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I was wery forwandred and went me to reste
Under a brode banke bi a bornes 2 side,

And as I lay and lened and loked in the wateres,

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I slombred in a slepyng; it sweyned 3 so merye.

In his dream he sees "a faire felde full of folke." There are plowmen, hermits, men who buy and sell, minstrels, jugglers, beggars, pilgrims, lords and ladies, a king, a jester, and many others. They are all absorbed in their own affairs, but Repentance preaches to them so earnestly about their sins that finally they all vow to make a pilgrimage to the shrine of Truth. No one can tell them where to find the shrine. At last they ask Piers weary with wandering. 2 brook's. 3 sounded.

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the Plowman to go with them and show them the way. "If I had plowed and sowed my half-acre, I would go with you," he replied. The pilgrims agree to help him, and he sets them all to work. While they are working, God sends a pardon for them; but a priest who sees it declares that it is no pardon, for it says only that if men do well, they shall be saved.

This ends the vision, but Piers dreams again. "Do well, do better, do best," is the keynote of this dream. One does well who is moral and upright; he does better who is filled with love and kind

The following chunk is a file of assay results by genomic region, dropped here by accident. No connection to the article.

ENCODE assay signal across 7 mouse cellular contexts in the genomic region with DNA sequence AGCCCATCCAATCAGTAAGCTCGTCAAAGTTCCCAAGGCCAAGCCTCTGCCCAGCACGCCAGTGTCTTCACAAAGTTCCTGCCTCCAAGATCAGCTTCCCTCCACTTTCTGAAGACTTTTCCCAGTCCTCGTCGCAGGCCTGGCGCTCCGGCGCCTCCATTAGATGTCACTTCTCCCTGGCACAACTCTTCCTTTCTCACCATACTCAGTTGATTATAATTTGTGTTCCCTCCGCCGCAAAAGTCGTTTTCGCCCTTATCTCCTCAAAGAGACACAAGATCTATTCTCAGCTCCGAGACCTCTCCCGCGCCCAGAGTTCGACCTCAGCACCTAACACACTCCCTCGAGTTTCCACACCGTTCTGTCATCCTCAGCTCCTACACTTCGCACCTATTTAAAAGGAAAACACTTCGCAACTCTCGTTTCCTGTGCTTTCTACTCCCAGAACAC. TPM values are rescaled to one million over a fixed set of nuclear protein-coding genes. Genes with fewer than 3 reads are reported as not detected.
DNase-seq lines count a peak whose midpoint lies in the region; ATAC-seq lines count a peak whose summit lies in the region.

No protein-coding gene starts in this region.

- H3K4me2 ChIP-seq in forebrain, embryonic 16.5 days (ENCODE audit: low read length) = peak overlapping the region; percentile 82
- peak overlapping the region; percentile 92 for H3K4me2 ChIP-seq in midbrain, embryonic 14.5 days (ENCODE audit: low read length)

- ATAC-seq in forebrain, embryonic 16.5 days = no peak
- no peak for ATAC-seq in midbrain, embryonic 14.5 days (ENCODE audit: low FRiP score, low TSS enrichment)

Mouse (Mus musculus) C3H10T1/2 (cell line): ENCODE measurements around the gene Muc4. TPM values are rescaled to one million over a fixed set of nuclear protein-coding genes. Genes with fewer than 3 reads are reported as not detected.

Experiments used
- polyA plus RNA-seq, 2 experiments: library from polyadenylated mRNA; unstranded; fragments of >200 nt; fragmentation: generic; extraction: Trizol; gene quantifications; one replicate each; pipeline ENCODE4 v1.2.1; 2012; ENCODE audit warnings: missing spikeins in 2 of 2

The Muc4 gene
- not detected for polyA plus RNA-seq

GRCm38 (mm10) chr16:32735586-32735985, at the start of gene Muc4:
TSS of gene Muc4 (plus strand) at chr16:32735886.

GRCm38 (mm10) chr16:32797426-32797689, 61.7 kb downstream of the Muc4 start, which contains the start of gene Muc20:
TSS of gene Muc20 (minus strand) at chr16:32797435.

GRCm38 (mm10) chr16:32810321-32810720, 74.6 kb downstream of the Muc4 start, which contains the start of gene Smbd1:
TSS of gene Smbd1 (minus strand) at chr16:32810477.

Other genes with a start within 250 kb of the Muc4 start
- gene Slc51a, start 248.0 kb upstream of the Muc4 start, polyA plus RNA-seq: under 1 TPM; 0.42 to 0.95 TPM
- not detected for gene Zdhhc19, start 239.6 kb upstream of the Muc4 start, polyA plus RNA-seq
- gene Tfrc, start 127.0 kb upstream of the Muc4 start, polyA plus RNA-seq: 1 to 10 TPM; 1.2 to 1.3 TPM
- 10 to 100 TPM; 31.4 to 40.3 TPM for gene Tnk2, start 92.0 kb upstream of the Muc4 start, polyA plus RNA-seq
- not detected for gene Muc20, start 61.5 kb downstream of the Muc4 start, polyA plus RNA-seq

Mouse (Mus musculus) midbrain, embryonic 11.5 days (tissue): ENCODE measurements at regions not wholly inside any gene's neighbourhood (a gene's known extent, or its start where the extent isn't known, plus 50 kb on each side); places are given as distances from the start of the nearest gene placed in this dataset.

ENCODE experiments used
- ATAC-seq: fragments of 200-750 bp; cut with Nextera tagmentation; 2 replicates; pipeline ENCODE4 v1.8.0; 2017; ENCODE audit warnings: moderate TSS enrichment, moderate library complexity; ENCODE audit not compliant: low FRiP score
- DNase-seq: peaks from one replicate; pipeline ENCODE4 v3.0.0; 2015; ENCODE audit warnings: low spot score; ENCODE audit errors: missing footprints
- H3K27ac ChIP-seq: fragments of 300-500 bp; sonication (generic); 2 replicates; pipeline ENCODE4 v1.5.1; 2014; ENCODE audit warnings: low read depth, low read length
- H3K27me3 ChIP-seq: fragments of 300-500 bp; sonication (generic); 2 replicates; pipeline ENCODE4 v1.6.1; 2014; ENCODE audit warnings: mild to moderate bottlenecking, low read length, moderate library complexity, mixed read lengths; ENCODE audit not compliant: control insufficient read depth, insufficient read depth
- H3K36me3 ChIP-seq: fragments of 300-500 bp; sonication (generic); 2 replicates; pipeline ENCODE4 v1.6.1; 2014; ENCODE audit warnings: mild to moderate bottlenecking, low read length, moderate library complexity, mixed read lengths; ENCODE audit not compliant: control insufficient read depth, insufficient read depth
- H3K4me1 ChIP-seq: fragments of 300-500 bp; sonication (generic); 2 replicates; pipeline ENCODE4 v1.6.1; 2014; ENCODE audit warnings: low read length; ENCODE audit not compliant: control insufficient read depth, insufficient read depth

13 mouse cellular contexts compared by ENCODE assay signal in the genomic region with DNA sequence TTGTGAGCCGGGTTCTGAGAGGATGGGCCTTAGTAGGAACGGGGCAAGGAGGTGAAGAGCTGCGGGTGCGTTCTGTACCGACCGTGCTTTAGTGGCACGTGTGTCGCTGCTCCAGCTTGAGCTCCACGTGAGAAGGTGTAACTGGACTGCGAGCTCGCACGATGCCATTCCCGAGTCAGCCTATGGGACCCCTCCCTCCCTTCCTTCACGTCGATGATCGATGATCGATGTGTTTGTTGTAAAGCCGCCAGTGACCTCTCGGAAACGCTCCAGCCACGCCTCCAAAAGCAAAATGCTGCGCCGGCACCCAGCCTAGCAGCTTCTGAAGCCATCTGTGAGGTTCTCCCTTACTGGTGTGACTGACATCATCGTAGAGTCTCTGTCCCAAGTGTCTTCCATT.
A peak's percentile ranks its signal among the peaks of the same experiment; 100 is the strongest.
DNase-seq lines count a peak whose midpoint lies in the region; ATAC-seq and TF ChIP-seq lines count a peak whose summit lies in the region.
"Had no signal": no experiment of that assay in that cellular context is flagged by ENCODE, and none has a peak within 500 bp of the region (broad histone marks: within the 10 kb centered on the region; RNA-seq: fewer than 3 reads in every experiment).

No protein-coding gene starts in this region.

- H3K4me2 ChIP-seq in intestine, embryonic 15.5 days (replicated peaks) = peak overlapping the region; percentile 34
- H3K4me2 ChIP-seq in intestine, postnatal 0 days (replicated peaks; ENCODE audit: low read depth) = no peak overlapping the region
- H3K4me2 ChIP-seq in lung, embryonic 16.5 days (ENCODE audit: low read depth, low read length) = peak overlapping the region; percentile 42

"Do well, do better, do best."

ness; he does best who follows most closely the life of the Christ. Finally, Piers is seen in a halo of light, for this leader who works and loves and strives to save others represents the Christ himself.

This work is the last important poem written in the old alliterative metre of Beowulf. It is an allegory, and there are in it such characters as Lady Meed (bribery), Holy Church, Conscience, Sir Work-well-with-thinehand, Sir Goodfaith Gowell, Guile, and Reason. Reason's two horses are Advise-thee-before and Suffer-tillI-see-my-time. The liking for allegories came from the French, but the puzzling over hard questions of life and destiny was one of the characteristics of the early Teutons. Langland saw the trouble and wrong around him ; he saw the hard lives of the poor and the laws that oppressed them; he saw just where the church failed to teach and to comfort them; yet this fourteenth-century Puritan never thought of revolt. Some few changes in the laws, more earnestness and sincerity in the church, and above all, an effort on the part of each to "do best," and the eager reformer believed that happiness would smile upon the world of England. In 1361, only one year before this poem was written, the Black Death

had for the second time swept over the land. For the second time a great wave of hopeless sorrow and helplessness had overwhelmed the hearts of the people. Langland had put into words what was in every one's thoughts. It is no wonder that his poem was read by thousands; that men saw more clearly than ever the

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evils of the times; that they began to look about them for strength to bear their lives, for help to make them better.

translation

27. John Wyclif, 1324-1384. The strength and help were already on the way, for while Lang- Wyclif's land was planning some additions to his poem, of the Bible. a learned clergyman named John Wyclif was 1380. translating the Bible into the language of the people.